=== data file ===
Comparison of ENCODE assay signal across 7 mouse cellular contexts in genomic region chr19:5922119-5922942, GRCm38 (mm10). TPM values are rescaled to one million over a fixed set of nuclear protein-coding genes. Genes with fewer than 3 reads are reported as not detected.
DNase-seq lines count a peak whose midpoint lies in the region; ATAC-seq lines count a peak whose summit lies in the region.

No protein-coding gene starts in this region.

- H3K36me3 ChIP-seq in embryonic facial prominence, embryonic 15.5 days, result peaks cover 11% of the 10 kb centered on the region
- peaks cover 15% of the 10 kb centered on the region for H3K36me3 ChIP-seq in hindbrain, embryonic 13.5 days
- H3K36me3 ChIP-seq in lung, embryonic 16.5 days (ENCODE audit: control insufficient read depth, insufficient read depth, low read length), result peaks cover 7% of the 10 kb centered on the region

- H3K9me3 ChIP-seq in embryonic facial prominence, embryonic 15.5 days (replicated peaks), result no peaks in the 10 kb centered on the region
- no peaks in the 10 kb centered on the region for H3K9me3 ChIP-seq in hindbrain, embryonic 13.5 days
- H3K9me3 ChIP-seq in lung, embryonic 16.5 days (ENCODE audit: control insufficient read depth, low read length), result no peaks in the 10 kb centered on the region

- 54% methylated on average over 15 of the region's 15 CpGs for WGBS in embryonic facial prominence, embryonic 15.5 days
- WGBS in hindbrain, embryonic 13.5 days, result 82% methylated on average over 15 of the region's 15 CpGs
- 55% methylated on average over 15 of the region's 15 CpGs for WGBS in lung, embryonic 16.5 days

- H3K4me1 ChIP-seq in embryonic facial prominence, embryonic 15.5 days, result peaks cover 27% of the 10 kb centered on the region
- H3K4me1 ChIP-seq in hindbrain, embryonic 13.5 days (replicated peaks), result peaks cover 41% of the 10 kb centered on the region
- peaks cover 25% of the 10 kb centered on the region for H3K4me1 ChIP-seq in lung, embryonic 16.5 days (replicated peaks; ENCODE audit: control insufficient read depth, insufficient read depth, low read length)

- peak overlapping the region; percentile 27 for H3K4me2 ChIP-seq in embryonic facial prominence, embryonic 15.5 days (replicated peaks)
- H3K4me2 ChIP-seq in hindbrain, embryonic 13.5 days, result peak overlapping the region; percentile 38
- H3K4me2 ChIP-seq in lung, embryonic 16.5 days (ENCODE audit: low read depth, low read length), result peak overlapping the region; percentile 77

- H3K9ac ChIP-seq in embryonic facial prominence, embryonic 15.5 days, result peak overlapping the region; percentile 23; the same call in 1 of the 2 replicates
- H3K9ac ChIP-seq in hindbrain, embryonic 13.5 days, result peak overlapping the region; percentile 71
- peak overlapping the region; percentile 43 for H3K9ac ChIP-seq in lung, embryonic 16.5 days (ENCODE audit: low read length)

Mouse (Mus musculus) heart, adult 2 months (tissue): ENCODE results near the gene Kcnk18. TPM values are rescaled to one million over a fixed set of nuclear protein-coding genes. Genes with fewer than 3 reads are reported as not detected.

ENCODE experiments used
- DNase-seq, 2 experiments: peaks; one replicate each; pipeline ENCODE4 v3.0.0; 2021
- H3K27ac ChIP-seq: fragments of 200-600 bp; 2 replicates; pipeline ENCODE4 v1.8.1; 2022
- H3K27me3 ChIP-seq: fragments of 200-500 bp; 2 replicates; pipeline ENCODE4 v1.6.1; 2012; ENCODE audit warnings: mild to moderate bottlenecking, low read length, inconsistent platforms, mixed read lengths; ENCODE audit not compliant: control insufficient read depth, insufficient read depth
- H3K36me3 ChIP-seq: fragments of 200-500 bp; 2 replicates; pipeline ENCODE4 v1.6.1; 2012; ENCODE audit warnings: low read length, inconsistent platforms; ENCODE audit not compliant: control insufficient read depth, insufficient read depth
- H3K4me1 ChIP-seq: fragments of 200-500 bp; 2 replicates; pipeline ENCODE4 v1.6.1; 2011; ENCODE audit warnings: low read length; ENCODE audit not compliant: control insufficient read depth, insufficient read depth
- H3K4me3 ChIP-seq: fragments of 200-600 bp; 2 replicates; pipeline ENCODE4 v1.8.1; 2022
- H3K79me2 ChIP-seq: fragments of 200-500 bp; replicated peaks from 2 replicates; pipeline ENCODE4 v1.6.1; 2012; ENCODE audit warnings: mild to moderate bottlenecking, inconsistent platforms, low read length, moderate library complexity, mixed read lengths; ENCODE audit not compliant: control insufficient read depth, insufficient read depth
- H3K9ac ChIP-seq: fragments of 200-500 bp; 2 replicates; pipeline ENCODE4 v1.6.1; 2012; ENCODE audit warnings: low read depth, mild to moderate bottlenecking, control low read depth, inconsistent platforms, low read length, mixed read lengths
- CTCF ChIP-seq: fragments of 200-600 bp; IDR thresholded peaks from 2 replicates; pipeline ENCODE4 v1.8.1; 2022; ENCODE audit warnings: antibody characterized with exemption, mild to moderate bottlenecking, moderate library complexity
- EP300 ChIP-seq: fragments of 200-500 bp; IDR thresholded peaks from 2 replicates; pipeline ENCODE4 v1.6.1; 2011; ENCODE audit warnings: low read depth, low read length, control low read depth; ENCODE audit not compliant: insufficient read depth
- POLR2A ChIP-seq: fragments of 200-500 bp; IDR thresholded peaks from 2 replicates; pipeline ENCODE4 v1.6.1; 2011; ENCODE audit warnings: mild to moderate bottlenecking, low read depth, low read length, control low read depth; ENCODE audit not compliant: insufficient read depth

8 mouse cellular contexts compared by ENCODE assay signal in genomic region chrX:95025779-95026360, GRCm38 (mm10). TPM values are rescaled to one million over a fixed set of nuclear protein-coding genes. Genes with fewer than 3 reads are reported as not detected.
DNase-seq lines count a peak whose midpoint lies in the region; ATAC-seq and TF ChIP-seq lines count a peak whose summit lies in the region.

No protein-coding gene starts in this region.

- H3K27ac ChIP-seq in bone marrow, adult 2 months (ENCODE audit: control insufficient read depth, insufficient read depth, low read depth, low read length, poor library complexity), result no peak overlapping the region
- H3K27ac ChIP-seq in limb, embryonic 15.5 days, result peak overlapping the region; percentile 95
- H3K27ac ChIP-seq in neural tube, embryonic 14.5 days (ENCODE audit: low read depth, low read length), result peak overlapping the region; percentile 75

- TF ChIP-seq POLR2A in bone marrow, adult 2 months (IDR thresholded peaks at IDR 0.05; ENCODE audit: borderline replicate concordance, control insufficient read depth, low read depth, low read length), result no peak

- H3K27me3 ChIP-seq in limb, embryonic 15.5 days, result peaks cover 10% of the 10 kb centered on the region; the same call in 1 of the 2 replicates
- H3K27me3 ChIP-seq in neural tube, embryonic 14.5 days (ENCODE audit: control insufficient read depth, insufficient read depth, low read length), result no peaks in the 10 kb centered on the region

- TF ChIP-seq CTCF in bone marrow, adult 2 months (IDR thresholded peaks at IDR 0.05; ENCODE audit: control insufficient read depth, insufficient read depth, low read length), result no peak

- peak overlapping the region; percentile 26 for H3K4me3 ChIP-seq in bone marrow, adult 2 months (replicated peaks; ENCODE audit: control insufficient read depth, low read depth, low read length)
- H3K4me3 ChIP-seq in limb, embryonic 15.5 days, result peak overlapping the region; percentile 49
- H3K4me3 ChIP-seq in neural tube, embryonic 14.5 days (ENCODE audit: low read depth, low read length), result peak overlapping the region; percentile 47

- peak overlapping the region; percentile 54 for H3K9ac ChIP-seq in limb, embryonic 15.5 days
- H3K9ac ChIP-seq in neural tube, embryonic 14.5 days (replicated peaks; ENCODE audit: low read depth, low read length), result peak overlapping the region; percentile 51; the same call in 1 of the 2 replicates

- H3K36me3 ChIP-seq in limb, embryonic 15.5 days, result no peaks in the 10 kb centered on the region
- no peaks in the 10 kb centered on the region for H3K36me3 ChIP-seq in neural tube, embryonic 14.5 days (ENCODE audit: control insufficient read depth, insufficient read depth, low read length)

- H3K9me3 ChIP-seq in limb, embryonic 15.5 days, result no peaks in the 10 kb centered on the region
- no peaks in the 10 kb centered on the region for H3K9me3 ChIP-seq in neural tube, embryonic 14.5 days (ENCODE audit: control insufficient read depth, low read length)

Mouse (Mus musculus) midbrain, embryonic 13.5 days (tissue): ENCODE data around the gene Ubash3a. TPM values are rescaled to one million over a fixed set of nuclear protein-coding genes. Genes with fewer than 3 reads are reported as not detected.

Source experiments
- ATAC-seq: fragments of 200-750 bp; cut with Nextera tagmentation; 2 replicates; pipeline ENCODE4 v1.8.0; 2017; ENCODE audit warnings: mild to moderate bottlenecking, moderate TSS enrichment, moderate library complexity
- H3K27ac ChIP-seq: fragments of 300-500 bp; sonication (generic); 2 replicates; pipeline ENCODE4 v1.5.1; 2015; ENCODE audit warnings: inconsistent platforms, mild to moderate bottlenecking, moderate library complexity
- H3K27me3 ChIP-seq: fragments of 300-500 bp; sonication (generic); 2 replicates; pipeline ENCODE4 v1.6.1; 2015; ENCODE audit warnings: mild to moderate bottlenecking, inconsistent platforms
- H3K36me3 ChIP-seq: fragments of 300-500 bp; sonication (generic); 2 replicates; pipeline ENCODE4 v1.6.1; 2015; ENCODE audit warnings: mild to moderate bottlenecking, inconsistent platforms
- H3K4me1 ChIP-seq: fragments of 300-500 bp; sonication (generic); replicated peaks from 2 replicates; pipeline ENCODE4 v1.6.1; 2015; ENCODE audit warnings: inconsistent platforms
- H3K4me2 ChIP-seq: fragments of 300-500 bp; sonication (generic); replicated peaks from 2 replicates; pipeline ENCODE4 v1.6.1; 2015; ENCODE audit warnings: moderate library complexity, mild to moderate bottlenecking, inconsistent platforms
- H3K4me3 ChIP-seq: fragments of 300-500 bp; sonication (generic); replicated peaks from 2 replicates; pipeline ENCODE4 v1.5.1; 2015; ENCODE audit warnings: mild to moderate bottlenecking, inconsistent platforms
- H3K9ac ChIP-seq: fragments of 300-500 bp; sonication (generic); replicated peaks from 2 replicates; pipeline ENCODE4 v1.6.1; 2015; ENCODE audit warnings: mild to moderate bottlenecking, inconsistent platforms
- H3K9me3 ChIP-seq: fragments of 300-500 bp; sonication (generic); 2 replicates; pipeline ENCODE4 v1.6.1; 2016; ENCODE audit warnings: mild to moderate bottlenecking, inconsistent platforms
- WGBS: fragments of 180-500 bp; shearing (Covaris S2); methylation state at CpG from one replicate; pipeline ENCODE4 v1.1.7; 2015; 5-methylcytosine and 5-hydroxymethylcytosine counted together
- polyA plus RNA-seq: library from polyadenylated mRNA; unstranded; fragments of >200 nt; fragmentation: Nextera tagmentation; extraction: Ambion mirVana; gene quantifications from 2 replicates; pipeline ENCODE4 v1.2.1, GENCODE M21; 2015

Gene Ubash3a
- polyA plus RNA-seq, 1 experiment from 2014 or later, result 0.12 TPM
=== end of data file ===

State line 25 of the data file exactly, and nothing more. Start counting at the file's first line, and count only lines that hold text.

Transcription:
- H3K27ac ChIP-seq: fragments of 200-600 bp; 2 replicates; pipeline ENCODE4 v1.8.1; 2022